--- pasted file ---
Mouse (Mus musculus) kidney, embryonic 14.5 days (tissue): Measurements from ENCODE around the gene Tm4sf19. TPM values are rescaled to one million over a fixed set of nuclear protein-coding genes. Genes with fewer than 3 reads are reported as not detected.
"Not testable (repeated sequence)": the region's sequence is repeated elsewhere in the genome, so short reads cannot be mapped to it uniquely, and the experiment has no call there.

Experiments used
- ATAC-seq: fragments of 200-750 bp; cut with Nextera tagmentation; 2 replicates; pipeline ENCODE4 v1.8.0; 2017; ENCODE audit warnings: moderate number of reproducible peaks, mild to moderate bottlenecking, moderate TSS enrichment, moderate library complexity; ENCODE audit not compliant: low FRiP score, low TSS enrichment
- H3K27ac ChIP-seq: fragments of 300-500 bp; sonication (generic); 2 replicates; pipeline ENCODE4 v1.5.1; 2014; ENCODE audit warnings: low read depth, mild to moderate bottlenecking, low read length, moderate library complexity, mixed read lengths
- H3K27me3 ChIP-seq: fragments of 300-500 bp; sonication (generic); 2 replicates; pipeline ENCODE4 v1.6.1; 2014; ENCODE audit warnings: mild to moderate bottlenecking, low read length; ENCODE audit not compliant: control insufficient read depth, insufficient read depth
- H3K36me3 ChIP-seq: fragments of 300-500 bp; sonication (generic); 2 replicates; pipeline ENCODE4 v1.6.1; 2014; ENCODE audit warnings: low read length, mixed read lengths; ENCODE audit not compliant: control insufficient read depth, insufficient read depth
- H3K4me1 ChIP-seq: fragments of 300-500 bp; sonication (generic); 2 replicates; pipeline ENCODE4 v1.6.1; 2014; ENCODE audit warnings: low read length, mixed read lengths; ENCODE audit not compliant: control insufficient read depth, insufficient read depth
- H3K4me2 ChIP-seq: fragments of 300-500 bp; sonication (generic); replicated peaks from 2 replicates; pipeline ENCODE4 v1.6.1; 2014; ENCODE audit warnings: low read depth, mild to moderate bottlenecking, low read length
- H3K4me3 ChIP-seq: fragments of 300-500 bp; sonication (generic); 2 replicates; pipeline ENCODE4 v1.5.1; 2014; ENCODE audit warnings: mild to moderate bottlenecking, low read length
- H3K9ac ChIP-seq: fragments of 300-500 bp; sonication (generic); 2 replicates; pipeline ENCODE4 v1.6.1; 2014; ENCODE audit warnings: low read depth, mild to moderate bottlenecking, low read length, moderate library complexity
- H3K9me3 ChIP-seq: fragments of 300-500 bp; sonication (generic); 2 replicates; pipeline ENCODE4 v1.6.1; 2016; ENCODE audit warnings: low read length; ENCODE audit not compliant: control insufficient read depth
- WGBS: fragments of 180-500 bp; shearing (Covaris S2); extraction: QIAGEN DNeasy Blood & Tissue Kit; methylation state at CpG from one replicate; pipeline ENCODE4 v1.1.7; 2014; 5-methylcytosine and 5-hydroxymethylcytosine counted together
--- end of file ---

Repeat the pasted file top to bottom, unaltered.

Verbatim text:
Mouse (Mus musculus) kidney, embryonic 14.5 days (tissue): Measurements from ENCODE around the gene Tm4sf19. TPM values are rescaled to one million over a fixed set of nuclear protein-coding genes. Genes with fewer than 3 reads are reported as not detected.
"Not testable (repeated sequence)": the region's sequence is repeated elsewhere in the genome, so short reads cannot be mapped to it uniquely, and the experiment has no call there.

Experiments used
- ATAC-seq: fragments of 200-750 bp; cut with Nextera tagmentation; 2 replicates; pipeline ENCODE4 v1.8.0; 2017; ENCODE audit warnings: moderate number of reproducible peaks, mild to moderate bottlenecking, moderate TSS enrichment, moderate library complexity; ENCODE audit not compliant: low FRiP score, low TSS enrichment
- H3K27ac ChIP-seq: fragments of 300-500 bp; sonication (generic); 2 replicates; pipeline ENCODE4 v1.5.1; 2014; ENCODE audit warnings: low read depth, mild to moderate bottlenecking, low read length, moderate library complexity, mixed read lengths
- H3K27me3 ChIP-seq: fragments of 300-500 bp; sonication (generic); 2 replicates; pipeline ENCODE4 v1.6.1; 2014; ENCODE audit warnings: mild to moderate bottlenecking, low read length; ENCODE audit not compliant: control insufficient read depth, insufficient read depth
- H3K36me3 ChIP-seq: fragments of 300-500 bp; sonication (generic); 2 replicates; pipeline ENCODE4 v1.6.1; 2014; ENCODE audit warnings: low read length, mixed read lengths; ENCODE audit not compliant: control insufficient read depth, insufficient read depth
- H3K4me1 ChIP-seq: fragments of 300-500 bp; sonication (generic); 2 replicates; pipeline ENCODE4 v1.6.1; 2014; ENCODE audit warnings: low read length, mixed read lengths; ENCODE audit not compliant: control insufficient read depth, insufficient read depth
- H3K4me2 ChIP-seq: fragments of 300-500 bp; sonication (generic); replicated peaks from 2 replicates; pipeline ENCODE4 v1.6.1; 2014; ENCODE audit warnings: low read depth, mild to moderate bottlenecking, low read length
- H3K4me3 ChIP-seq: fragments of 300-500 bp; sonication (generic); 2 replicates; pipeline ENCODE4 v1.5.1; 2014; ENCODE audit warnings: mild to moderate bottlenecking, low read length
- H3K9ac ChIP-seq: fragments of 300-500 bp; sonication (generic); 2 replicates; pipeline ENCODE4 v1.6.1; 2014; ENCODE audit warnings: low read depth, mild to moderate bottlenecking, low read length, moderate library complexity
- H3K9me3 ChIP-seq: fragments of 300-500 bp; sonication (generic); 2 replicates; pipeline ENCODE4 v1.6.1; 2016; ENCODE audit warnings: low read length; ENCODE audit not compliant: control insufficient read depth
- WGBS: fragments of 180-500 bp; shearing (Covaris S2); extraction: QIAGEN DNeasy Blood & Tissue Kit; methylation state at CpG from one replicate; pipeline ENCODE4 v1.1.7; 2014; 5-methylcytosine and 5-hydroxymethylcytosine counted together